What’s important for customers when shopping online cross-border
The internet has revolutionized shopping more than anything else. Having international products in local stores is nothing new. Yet, it is revolutionary, how incredibly easy it has become to directly shop from the merchants from the all around the globe. Boots from Australia can arrive in the UK within days. Only a few weeks pass from the invention of a new smartphone in the US to it causing a sensation in China. Today, there are few limits to what can be bought and sold on the global marketplace. Especially small to medium-sized companies can nowadays enter the cross-border trading market and expand their customer base internationally.
In this article, we present you interesting statistics on cross-border e-commerce as well as valuable insights into consumer studies that help you optimize your online shop for customers from all around the world.
The increasing numbers in cross-border shopping are naturally driven by a general boost of e-commerce. According to a survey by Bitkom Research, 80% of all Germans (age 14 and above) made an online purchase in 2018. If only considering the internet users, the figure is even as high as 97%.
Looking at the incidence of online cross-border shopping, the numbers vary significantly between the countries. People from Ireland (16% exclusively domestic purchases), Austria (19%) and Israel (21%) are most likely to buy products from abroad, while Japanese customers (94%) are almost exclusively visiting domestic web stores, as a survey on the usage of cross-border e-commerce shows for 2018.
And what are the countries that are target of online shoppers from all around the world? According to PayPal consumer research, China (26%) is ranked the most popular cross-border destination for global shoppers. The USA (21%) comes second, followed by the UK (14%), Germany (10%) and Japan (5%).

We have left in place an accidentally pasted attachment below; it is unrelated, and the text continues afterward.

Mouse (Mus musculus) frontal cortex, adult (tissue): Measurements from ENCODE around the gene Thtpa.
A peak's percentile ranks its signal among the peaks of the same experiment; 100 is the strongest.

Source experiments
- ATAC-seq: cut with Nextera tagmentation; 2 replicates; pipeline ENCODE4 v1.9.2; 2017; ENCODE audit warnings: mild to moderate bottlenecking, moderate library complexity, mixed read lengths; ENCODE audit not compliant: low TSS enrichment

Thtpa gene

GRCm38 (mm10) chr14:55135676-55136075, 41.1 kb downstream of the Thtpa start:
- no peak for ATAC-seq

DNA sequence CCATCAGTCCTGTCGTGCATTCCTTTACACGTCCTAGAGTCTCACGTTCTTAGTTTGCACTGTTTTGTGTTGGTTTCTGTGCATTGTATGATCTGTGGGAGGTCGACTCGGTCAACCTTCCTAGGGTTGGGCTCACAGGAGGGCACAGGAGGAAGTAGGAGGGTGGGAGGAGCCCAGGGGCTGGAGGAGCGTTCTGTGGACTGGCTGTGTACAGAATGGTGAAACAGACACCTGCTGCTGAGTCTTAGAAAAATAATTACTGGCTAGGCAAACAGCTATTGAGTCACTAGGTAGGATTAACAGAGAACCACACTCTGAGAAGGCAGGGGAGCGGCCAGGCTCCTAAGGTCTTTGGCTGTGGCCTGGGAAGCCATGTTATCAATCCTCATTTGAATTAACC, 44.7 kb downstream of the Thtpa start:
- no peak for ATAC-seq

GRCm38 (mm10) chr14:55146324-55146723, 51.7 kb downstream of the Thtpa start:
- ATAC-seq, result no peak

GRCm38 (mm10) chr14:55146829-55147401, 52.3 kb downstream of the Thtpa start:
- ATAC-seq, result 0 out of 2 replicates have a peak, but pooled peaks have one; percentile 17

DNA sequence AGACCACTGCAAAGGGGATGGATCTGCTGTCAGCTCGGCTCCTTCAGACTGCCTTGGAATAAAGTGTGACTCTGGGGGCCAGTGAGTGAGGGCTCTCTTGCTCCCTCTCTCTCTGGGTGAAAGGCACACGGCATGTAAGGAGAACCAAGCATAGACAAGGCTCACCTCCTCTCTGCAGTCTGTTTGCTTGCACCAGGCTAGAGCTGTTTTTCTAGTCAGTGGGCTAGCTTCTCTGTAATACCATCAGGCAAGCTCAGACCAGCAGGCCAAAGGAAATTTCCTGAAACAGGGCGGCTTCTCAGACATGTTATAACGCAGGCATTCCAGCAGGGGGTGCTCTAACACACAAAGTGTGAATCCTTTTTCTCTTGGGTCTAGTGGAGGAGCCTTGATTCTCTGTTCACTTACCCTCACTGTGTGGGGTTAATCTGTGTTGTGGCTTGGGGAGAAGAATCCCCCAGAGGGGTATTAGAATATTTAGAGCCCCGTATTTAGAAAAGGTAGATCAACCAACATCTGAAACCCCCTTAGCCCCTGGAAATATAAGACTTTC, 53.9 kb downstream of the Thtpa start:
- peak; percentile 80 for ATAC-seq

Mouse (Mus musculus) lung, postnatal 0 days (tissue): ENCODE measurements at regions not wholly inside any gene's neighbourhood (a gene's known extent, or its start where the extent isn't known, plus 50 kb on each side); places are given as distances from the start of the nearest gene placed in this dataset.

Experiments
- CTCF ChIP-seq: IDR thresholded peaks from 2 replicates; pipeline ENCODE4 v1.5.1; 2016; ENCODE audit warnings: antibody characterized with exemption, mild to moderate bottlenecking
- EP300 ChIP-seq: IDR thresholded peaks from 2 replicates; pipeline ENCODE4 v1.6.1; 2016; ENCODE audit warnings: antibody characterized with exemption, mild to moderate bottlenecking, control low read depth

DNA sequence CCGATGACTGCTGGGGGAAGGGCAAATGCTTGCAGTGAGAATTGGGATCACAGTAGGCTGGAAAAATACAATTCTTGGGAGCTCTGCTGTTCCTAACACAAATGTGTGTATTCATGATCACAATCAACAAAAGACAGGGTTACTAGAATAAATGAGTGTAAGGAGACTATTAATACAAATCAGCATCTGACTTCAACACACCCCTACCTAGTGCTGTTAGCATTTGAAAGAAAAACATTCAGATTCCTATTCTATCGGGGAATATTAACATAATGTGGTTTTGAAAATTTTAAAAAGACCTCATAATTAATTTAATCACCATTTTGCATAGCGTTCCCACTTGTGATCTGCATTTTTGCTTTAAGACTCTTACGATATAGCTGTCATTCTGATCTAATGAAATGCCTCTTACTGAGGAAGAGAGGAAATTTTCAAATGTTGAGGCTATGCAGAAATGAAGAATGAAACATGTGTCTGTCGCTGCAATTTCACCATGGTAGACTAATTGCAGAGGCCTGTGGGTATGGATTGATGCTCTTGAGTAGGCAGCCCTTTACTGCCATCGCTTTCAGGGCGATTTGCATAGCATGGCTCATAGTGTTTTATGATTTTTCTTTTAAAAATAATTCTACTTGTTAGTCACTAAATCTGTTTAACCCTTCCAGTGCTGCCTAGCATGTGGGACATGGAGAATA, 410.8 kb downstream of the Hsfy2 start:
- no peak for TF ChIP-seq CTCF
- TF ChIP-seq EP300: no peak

New trend: mobile shopping
The majority of cross-border purchases are still made on computers or laptops. Yet, with new mobile gadgets on hand – such as smartphones, tablets, smart TVs or game consoles – especially shoppers from the Middle East, Africa, LATAM and APAC are most likely to ditch the ‘old-school’ devices for them. In Germany, the Bitkom survey finds, 50% of the customers (age 14 years and older) have made a purchase on their smartphone. In the youngest customer group (age 14-29 years) it is even 78%. On the Hermes Supply Chain Blog, you can find more information on the new trend topic m-commerce.
What’s important for cross-border shoppers?
Now, we are going to explore the main drivers for shopping cross-border as well as the main challenges that merchants face, when offering their goods worldwide.
In the ‘global village’ it seems like potential customers can reach the websites of merchants from overseas as easy as their local websites. Nevertheless, there are certain factors that are important to keep in mind, when optimizing the foreign customers’ shopping experience.
Cheap or unique, but definitely fast